Multimillion-dollar casinos planned for Colombo have boosted Sri Lanka’s ambitious hopes of becoming Asia’s new gambling hotspot, but the projects still face political and religious opposition.
Sri Lanka legalized gambling in November 2010, with the aim of eventually luring cashed-up tourists to the island nation and boosting an economy battered by decades of ethnic war.
The Sri Lankan government last week granted approval to John Keells Holdings PLC, the country’s biggest listed company in terms of market capitalization, for a US$850 million “mixed development” — a euphemism for an entertainment hub that includes gambling.
The green light was also given last month to the local partner of Australian billionaire and gaming tycoon James Packer for a similar deal to build a US$350 million lakeside resort in Colombo. Both investments have been given a generous 10-year tax holiday.
“Big names coming to Sri Lanka for mixed developments is a huge boost to the [tourism] industry,” said Chandra Mohotti, chairman of the state-run Sri Lanka Institute of Tourism and Hotel Management.
John Keells, a diversified group with interests in hotels, has not announced details, but industry officials say it will include a casino with a yet-to-be named foreign partner.
Packer’s Crown Group and John Keells are betting on Sri Lanka’s post-war economic growth and rising tourist numbers.
Sri Lankan officials have stressed that both projects, expected to start before the end of the year, will create thousands of jobs and attract high rollers.
Yet the main opposition party has balked at the projects, not on moral grounds, but because of the generous tax breaks.
“What we are saying is that if the country is to benefit, they must be taxed and regulated,” United National Party (UNP) lawmaker Harsha de Silva said. “We will not jump up and down saying we oppose casinos.”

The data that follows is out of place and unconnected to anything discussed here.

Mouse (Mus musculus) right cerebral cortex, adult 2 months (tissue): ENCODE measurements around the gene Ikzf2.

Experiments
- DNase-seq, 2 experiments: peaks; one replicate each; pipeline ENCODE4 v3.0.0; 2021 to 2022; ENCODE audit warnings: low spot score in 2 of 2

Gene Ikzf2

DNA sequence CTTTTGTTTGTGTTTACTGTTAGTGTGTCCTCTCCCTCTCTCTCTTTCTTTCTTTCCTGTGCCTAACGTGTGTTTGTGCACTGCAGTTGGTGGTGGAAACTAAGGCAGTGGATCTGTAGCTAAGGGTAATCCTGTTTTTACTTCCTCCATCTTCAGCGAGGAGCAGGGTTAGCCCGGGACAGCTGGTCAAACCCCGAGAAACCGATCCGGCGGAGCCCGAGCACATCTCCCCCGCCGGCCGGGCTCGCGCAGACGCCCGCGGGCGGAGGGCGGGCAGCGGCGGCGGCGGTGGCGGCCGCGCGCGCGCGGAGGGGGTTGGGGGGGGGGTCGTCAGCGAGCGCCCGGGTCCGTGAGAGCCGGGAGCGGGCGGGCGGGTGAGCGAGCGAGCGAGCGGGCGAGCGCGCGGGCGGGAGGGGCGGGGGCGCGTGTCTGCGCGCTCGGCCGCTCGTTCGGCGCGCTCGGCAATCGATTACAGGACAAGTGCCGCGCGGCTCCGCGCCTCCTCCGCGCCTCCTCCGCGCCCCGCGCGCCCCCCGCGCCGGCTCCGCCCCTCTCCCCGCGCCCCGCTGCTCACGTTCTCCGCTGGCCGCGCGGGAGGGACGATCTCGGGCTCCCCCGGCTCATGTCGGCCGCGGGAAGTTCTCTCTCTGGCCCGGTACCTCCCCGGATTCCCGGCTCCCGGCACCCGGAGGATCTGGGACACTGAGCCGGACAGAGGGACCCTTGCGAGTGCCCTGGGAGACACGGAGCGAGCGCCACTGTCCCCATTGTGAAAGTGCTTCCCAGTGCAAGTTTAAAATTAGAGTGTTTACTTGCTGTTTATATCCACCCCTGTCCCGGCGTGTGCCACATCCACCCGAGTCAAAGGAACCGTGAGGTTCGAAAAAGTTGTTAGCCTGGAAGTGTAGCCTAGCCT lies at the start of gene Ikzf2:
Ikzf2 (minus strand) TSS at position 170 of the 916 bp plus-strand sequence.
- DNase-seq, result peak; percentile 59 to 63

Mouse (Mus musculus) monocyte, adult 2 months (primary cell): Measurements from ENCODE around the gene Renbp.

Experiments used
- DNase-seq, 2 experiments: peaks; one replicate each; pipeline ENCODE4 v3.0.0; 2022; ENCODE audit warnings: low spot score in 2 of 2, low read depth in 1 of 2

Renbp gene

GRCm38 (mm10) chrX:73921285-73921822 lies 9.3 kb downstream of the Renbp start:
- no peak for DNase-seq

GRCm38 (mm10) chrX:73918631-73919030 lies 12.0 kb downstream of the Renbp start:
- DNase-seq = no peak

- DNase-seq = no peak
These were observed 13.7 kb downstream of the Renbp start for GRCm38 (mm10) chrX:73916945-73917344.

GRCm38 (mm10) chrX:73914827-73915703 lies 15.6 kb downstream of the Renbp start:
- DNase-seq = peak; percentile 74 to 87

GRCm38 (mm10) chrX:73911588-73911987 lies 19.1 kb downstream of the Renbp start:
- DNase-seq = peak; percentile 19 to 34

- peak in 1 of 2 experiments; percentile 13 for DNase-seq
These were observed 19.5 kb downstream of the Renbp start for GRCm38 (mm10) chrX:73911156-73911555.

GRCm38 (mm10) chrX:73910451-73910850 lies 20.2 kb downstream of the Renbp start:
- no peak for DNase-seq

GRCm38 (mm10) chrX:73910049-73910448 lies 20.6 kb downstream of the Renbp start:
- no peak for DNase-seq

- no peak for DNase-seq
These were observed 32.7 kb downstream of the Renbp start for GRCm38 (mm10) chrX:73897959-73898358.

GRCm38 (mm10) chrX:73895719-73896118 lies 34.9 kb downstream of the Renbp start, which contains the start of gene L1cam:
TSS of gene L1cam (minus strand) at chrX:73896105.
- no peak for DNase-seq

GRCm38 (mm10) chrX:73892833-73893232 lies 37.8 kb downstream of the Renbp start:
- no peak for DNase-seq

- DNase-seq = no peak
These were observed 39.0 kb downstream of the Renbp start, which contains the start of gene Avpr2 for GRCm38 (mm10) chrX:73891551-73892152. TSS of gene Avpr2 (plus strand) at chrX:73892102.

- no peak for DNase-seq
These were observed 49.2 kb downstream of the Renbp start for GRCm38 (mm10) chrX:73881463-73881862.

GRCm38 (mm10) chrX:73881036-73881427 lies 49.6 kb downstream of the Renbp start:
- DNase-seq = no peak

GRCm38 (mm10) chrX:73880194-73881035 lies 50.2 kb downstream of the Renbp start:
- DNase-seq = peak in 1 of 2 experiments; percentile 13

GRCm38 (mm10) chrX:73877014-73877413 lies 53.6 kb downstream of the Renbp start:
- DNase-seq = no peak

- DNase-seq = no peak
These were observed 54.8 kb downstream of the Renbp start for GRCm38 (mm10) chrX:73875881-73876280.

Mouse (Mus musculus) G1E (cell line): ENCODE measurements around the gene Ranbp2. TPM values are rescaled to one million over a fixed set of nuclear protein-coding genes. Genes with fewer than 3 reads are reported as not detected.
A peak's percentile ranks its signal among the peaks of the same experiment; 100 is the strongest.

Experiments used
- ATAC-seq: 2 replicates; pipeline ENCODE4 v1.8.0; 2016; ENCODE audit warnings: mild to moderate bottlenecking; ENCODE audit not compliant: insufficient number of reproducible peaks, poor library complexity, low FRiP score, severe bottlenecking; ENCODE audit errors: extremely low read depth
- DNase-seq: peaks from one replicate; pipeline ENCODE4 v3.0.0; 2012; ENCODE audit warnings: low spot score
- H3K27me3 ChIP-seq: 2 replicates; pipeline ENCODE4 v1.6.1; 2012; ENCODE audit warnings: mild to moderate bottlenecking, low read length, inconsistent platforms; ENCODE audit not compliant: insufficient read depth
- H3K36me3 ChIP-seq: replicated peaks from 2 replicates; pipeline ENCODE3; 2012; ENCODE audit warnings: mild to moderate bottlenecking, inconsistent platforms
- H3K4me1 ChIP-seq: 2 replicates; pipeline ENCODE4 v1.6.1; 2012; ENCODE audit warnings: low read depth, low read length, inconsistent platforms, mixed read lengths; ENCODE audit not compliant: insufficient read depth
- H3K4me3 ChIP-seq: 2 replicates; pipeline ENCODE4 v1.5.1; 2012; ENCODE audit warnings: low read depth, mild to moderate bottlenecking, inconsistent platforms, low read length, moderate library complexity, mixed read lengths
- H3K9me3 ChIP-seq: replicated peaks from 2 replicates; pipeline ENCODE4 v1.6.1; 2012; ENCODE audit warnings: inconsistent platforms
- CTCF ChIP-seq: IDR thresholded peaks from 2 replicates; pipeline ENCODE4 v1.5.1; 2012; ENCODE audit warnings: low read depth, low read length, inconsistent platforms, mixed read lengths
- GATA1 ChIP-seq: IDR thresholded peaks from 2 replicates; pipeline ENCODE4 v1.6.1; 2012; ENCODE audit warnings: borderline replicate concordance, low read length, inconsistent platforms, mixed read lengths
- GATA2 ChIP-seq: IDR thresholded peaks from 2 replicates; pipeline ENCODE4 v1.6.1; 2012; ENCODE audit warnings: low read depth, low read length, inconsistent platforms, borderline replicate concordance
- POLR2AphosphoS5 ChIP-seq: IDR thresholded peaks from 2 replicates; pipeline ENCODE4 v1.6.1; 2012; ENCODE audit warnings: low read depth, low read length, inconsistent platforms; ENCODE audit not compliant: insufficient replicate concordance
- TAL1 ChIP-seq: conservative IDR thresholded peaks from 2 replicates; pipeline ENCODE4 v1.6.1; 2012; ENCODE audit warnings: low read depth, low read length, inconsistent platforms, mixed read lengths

The UNP is pushing for a sin-tax on casino developments in line with the heavy duties slapped on the alcohol and tobacco industries.
Sri Lankan Minister of Investment Promotion Lakshman Yapa Abeywardena defended the government’s efforts to encourage “mixed developments,” including with the 10-year tax holiday.
“If we don’t offer generous tax incentives, these investors will go to some other country,” Yapa said last week.
Small, low-key casinos have been tolerated in conservative mainly Buddhist Sri Lanka even before gambling was legalized in 2010, by exploiting several legal loopholes.
The government has been trying to placate the island’s influential monks by saying all future big-name casinos will be built in one designated zone in Colombo, and open only to foreigners.
Buddhist monk Athuraliye Rathana, a lawmaker and senior leader of the National Heritage Party, warned the government that these and other details set out in the 2010 gambling legislation must be strictly followed.
“We oppose gambling, but it is not practical to eradicate it completely. The government must enforce the Gambling Act [of 2010] and limit casinos to designated areas rather than give them a free run,” he told reporters.
“The government has at least said there will be a separate area for gambling. So let us see how they implement it,” said Galagodaatte Gnanasara, another Buddhist monk and secretary of the hardline Bodu Bala Sena, or Buddhist Power Force, organization.